The National Journal reflects on increasing college enrollment rates as reported by the Pew Research college enrollment continues at record high levels. That’s what the Pew Research Center found last week in a report on college enrollment and ethnicity. Fawn Johnson explains:
In October 2010, the United States hit an all-time high of 12.2 million college students between 18 and 24 years old. The jump was attributed entirely to a single-year, 24-percent surge in Hispanic enrollment, accounting for 1.8 million students. College enrollment for black students also reached its highest level, climbing to 1.7 million students. White students declined by 4 percent, although they still make up about three-fourths of the total college population.
Pew attributes the spike in Hispanic and black college enrollment to demographic changes; the populations of black and Hispanic youth are growing while the white population is shrinking. But that isn’t the whole story. Enrollment is increasing at a faster rate than the black and Hispanic population boom. Pew says that’s because more minority students now are actually eligible for college–they graduated from high school. This is a good thing. More Hispanics and blacks are completing high school and more of those are going to college. It sounds exactly like the kind of goal outlined by the Obama administration and a wide swath of education advocates.
The weak economy is playing a part in the college enrollment spike, the Pew report says. Young people are enrolling in college because fewer of them can find jobs after high school. They also know that employers tend to pay about 50 percent more for young workers with college degrees than those with high school degrees. In a tight job market, this is the reaction one would hope for: Employers want educated workers. Those workers are going to get that education.
Let’s take a moment to appreciate this. Are we seeing fruits of educators’ tireless efforts to push students over the high school finish line? Does the growth in high school graduation and college enrollment rates for Latinos signal a breakthrough in language and social barriers for the nation’s fastest growing demographic? Does the historic high in high school graduations among blacks mean that efforts to turn around low performing schools may actually be working? Is this purely a function of population changes? Or is there more going on here?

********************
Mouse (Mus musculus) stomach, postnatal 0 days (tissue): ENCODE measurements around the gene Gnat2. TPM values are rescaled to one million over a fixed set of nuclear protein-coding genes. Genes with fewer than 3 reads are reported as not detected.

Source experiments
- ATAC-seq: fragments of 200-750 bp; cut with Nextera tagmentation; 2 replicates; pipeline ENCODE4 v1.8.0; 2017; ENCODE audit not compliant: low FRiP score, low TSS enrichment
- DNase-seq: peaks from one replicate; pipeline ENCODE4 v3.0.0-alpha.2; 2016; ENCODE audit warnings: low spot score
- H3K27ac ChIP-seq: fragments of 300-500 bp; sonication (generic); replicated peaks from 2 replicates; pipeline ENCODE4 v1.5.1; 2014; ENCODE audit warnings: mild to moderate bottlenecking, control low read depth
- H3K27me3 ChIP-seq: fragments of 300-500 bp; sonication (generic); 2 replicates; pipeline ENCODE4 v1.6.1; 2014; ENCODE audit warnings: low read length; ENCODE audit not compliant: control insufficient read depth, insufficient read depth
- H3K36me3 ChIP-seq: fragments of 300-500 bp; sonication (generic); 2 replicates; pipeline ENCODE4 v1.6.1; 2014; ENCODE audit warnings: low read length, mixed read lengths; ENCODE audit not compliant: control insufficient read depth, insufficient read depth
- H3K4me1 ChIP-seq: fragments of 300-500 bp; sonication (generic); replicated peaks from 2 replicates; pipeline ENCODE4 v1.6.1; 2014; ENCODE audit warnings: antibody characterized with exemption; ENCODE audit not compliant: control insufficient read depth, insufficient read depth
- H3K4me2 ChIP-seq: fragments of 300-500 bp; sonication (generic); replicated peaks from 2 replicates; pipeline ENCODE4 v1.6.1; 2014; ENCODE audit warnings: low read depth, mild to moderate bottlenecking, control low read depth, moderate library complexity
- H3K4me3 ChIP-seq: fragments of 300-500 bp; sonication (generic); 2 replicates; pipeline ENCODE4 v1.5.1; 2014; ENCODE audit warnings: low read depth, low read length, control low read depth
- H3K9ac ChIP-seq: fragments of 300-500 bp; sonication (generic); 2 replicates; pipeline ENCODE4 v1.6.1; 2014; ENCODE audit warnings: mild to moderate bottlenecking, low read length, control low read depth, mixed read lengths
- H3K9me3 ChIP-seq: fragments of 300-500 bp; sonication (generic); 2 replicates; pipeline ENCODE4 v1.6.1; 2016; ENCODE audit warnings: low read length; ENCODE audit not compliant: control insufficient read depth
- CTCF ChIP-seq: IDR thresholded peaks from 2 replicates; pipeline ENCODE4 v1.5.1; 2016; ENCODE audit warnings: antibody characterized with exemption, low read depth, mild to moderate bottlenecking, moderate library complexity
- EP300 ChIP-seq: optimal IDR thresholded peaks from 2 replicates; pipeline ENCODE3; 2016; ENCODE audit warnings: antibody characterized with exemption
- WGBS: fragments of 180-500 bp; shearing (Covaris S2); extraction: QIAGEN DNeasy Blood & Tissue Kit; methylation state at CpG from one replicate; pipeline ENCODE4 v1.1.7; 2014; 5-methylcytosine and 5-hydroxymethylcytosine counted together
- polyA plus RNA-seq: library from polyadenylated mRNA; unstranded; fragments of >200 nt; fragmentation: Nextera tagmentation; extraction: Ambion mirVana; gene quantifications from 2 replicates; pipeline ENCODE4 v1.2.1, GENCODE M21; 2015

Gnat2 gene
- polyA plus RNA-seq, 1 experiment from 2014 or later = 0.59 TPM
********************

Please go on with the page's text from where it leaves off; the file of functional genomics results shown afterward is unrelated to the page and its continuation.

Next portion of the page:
There are clearly some economic and demographic trends at work here but improvements are also a function of coordinated intervention. Riding the heady political consensus that was NCLB in 2001, a small handful of reform groups and a couple big foundations committed to all students college and career ready, an aggressive agenda promoting a college prep curriculum and an aggressive school development agenda. By February 2005, NGA and Achieve embraced the all students college and career ready agenda and launched the Graduation Rate Compact–an effort to drive consistency and accuracy in graduation rates that finally became the law of the land this year. With support from CCSSO, the Hunt Institute, the Alliance for Excellent Education, and the Foundation for Excellence in Education (to name just a few) the college and career ready agenda gave rise to the Common Core which should result in consistently high expectations for all students.
- The system should not decide which students are college bound–poor kids will always get screwed.
- All high school graduates should at least be prepared to earn community college credit without remediation–that currently means passing a placement exam which should be made available to high school juniors so they know where the real finish line is.
- There should be viable pathways to family wage employment identifiable by 16 year olds.
- It’s obviously a bad idea for kids from low income families to rack up lots of college debt–we need to keep and create free and low cost post secondary options.